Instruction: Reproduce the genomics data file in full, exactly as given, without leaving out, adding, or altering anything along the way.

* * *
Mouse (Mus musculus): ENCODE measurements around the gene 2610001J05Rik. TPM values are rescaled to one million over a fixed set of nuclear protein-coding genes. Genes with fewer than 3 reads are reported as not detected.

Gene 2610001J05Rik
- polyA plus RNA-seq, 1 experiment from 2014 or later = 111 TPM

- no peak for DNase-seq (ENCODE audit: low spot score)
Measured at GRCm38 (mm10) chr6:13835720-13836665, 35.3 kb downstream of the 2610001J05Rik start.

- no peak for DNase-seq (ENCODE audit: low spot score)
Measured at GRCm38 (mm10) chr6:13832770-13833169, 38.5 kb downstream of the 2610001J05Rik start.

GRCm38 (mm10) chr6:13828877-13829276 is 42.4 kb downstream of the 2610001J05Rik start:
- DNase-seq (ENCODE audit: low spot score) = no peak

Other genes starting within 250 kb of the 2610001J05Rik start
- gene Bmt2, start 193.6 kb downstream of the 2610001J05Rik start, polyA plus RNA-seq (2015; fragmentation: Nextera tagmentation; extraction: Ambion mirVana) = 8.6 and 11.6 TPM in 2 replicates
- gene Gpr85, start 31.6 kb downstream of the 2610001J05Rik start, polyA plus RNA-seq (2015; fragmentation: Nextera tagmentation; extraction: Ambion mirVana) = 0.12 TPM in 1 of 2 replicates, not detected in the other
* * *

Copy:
Mouse (Mus musculus): ENCODE measurements around the gene 2610001J05Rik. TPM values are rescaled to one million over a fixed set of nuclear protein-coding genes. Genes with fewer than 3 reads are reported as not detected.

Gene 2610001J05Rik
- polyA plus RNA-seq, 1 experiment from 2014 or later = 111 TPM

- no peak for DNase-seq (ENCODE audit: low spot score)
Measured at GRCm38 (mm10) chr6:13835720-13836665, 35.3 kb downstream of the 2610001J05Rik start.

- no peak for DNase-seq (ENCODE audit: low spot score)
Measured at GRCm38 (mm10) chr6:13832770-13833169, 38.5 kb downstream of the 2610001J05Rik start.

GRCm38 (mm10) chr6:13828877-13829276 is 42.4 kb downstream of the 2610001J05Rik start:
- DNase-seq (ENCODE audit: low spot score) = no peak

Other genes starting within 250 kb of the 2610001J05Rik start
- gene Bmt2, start 193.6 kb downstream of the 2610001J05Rik start, polyA plus RNA-seq (2015; fragmentation: Nextera tagmentation; extraction: Ambion mirVana) = 8.6 and 11.6 TPM in 2 replicates
- gene Gpr85, start 31.6 kb downstream of the 2610001J05Rik start, polyA plus RNA-seq (2015; fragmentation: Nextera tagmentation; extraction: Ambion mirVana) = 0.12 TPM in 1 of 2 replicates, not detected in the other